Universität Wien FIND

Bedingt durch die COVID-19-Pandemie können kurzfristige Änderungen bei Lehrveranstaltungen und Prüfungen (z.B. Absage von Vor-Ort-Lehre und Umstellung auf Online-Prüfungen) erforderlich sein. Melden Sie sich für Lehrveranstaltungen/Prüfungen über u:space an, informieren Sie sich über den aktuellen Stand auf u:find und auf der Lernplattform moodle. ACHTUNG: Lehrveranstaltungen, bei denen zumindest eine Einheit vor Ort stattfindet, werden in u:find momentan mit "vor Ort" gekennzeichnet.

Regelungen zum Lehrbetrieb vor Ort inkl. Eintrittstests finden Sie unter https://studieren.univie.ac.at/info.

Achtung! Das Lehrangebot ist noch nicht vollständig und wird bis Semesterbeginn laufend ergänzt.

300135 VO+UE Beginner's guide to analyzing complex datasets in (microbial) community ecology using R (2021S)

3.00 ECTS (2.00 SWS), SPL 30 - Biologie
Prüfungsimmanente Lehrveranstaltung


Hinweis: Ihr Anmeldezeitpunkt innerhalb der Frist hat keine Auswirkungen auf die Platzvergabe (kein "first come, first serve").


max. 12 Teilnehmer*innen
Sprache: Englisch



Lectures and final presentations will be held on site if possible (seminar room Unit Limnology; UZA 1, room no. 3.112), or alternatively will be organized digitally as online events if necessary (time slots will stay the same regardless of the mode of the course). Students will be informed in due time if the course changes from on-site to digital mode.
Course schedule:
- Lectures:
April 12, 2021; 2:00-4:00 PM
April 19, 2021; 2:00-4:00 PM
April 26, 2021; 2:00-4:00 PM
May 3, 2021; 2:00-4:00 PM
May 10, 2021; 2:00-4:00 PM
- Independent work on final assignments:
May 11 to May 30, 2021
- Oral presentations for final assessment:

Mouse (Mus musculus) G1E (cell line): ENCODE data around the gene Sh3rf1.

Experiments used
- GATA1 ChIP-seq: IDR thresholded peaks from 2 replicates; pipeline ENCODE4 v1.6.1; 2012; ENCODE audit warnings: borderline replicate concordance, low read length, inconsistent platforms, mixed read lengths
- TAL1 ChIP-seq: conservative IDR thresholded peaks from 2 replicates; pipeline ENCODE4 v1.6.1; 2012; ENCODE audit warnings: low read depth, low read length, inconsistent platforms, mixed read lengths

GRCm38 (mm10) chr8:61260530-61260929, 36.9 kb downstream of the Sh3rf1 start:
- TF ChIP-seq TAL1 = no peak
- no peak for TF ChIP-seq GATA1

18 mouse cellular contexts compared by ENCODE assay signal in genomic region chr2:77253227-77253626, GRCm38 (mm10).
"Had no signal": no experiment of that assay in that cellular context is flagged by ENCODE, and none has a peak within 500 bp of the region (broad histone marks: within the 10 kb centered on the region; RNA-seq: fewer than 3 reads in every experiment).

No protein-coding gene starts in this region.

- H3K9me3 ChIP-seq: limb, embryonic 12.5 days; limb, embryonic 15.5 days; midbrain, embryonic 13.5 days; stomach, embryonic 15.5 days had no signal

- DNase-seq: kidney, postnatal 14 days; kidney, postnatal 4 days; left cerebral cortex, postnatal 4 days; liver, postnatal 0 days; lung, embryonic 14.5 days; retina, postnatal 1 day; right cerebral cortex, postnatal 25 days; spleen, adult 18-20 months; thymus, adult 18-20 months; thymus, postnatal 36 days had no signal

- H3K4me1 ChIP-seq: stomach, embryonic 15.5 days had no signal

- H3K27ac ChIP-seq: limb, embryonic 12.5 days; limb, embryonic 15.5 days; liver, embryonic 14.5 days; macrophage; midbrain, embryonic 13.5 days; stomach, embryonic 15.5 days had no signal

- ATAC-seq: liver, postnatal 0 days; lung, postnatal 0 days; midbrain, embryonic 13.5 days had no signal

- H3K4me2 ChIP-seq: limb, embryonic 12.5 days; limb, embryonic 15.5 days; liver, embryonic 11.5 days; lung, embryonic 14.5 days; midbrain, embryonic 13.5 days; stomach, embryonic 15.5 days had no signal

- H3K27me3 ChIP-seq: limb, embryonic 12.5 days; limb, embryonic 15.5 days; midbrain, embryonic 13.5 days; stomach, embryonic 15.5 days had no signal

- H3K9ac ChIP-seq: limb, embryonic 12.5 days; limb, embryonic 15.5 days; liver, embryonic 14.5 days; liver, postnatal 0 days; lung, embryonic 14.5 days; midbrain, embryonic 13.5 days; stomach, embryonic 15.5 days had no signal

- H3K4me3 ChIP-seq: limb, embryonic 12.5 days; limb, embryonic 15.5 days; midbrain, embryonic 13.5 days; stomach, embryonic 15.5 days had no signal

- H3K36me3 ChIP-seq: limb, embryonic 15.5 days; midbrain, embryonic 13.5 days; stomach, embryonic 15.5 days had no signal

May 31, 2021; 2:00-4:00 PM


Ziele, Inhalte und Methode der Lehrveranstaltung

Microbial ecology, and community ecology in general, have developed into data-intensive disciplines. High-throughput nucleic acid sequencing has become commonplace to investigate community compositions. These techniques typically yield large taxa abundance tables and phylogenetic trees with hundreds to thousands of taxa, which are often accompanied by data on multiple environmental parameters. R is a powerful software that helps us come to grips with such complex datasets, analyze community composition and diversity, perform statistical tests to study relationships between communities and environmental parameters, and create impressive graphs for an efficient visual presentation of the analyses.
This course invites all students interested in community ecology and data analysis. While prior knowledge of R is an advantage, it is absolutely no prerequisite for attending this course! Although concepts, examples, and case studies will mainly revolve around microbial community data derived from high-throughput marker gene sequencing, the introduced methods are directly applicable also to other types of ecological communities. The principal goal of this course is to familiarize students with R and the analysis of larger datasets (and show them that this is nothing to be afraid of). Students will learn how to organize data projects, document their analyses, and create publication-quality figures for effective and efficient data visualization. In addition, students will be introduced to standard concepts and tools for analyzing community data in ecology. (Note: in this course, we will not deal with the bioinformatic processing of raw sequence data).
For the first 5 consecutive weeks of the course, each week will start with a 2 hour lecture followed by time for self-study to familiarize with the introduced topic for the rest of the week. As a final assignment, students will independently analyze real-life case study datasets in small groups and present their results in oral presentations. The course structure is as follows:
- Week 1: Introduction to R and R-Studio (software interface, data types, basic commands, etc.); setting-up and organizing data projects and documenting steps of the analyses.
- Week 2: Introduction to univariate and bivariate statistical analyses (correlation, regression, location tests, ANOVA, etc.).
- Week 3: Introduction to data types frequently used in community ecology (taxa abundance tables, phylogenetic trees, accompanying environmental data); overview and calculation of measures of community diversity and differences in community composition; visualization of multidimensional differences in community composition using ordination plots.